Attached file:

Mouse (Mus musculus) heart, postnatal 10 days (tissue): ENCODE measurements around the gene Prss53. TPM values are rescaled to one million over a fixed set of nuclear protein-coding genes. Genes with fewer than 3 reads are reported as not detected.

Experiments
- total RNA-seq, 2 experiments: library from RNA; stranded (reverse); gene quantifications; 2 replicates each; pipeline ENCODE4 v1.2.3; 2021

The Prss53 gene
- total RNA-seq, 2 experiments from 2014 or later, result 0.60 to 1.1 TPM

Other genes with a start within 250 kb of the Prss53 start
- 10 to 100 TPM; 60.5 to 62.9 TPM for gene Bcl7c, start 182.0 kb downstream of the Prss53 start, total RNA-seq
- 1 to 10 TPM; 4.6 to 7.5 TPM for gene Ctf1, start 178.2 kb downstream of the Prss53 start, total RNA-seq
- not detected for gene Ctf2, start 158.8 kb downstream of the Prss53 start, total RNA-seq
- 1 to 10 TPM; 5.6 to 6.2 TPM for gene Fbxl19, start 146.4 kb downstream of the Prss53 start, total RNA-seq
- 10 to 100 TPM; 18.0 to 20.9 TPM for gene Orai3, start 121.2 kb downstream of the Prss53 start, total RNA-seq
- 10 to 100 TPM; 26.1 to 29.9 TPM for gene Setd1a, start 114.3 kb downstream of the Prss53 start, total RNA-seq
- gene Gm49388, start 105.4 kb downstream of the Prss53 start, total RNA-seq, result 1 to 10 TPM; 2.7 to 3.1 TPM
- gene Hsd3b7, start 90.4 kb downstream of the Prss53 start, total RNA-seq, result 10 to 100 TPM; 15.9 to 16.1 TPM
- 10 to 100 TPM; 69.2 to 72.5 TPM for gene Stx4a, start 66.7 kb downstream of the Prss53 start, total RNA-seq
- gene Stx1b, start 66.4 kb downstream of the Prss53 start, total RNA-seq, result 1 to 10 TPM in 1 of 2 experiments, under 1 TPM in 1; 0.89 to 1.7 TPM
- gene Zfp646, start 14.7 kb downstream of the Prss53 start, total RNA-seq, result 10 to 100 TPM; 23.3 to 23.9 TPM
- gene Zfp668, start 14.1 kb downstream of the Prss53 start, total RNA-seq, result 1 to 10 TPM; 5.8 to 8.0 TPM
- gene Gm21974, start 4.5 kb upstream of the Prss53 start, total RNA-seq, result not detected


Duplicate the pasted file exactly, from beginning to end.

Mouse (Mus musculus) heart, postnatal 10 days (tissue): ENCODE measurements around the gene Prss53. TPM values are rescaled to one million over a fixed set of nuclear protein-coding genes. Genes with fewer than 3 reads are reported as not detected.

Experiments
- total RNA-seq, 2 experiments: library from RNA; stranded (reverse); gene quantifications; 2 replicates each; pipeline ENCODE4 v1.2.3; 2021

The Prss53 gene
- total RNA-seq, 2 experiments from 2014 or later, result 0.60 to 1.1 TPM

Other genes with a start within 250 kb of the Prss53 start
- 10 to 100 TPM; 60.5 to 62.9 TPM for gene Bcl7c, start 182.0 kb downstream of the Prss53 start, total RNA-seq
- 1 to 10 TPM; 4.6 to 7.5 TPM for gene Ctf1, start 178.2 kb downstream of the Prss53 start, total RNA-seq
- not detected for gene Ctf2, start 158.8 kb downstream of the Prss53 start, total RNA-seq
- 1 to 10 TPM; 5.6 to 6.2 TPM for gene Fbxl19, start 146.4 kb downstream of the Prss53 start, total RNA-seq
- 10 to 100 TPM; 18.0 to 20.9 TPM for gene Orai3, start 121.2 kb downstream of the Prss53 start, total RNA-seq
- 10 to 100 TPM; 26.1 to 29.9 TPM for gene Setd1a, start 114.3 kb downstream of the Prss53 start, total RNA-seq
- gene Gm49388, start 105.4 kb downstream of the Prss53 start, total RNA-seq, result 1 to 10 TPM; 2.7 to 3.1 TPM
- gene Hsd3b7, start 90.4 kb downstream of the Prss53 start, total RNA-seq, result 10 to 100 TPM; 15.9 to 16.1 TPM
- 10 to 100 TPM; 69.2 to 72.5 TPM for gene Stx4a, start 66.7 kb downstream of the Prss53 start, total RNA-seq
- gene Stx1b, start 66.4 kb downstream of the Prss53 start, total RNA-seq, result 1 to 10 TPM in 1 of 2 experiments, under 1 TPM in 1; 0.89 to 1.7 TPM
- gene Zfp646, start 14.7 kb downstream of the Prss53 start, total RNA-seq, result 10 to 100 TPM; 23.3 to 23.9 TPM
- gene Zfp668, start 14.1 kb downstream of the Prss53 start, total RNA-seq, result 1 to 10 TPM; 5.8 to 8.0 TPM
- gene Gm21974, start 4.5 kb upstream of the Prss53 start, total RNA-seq, result not detected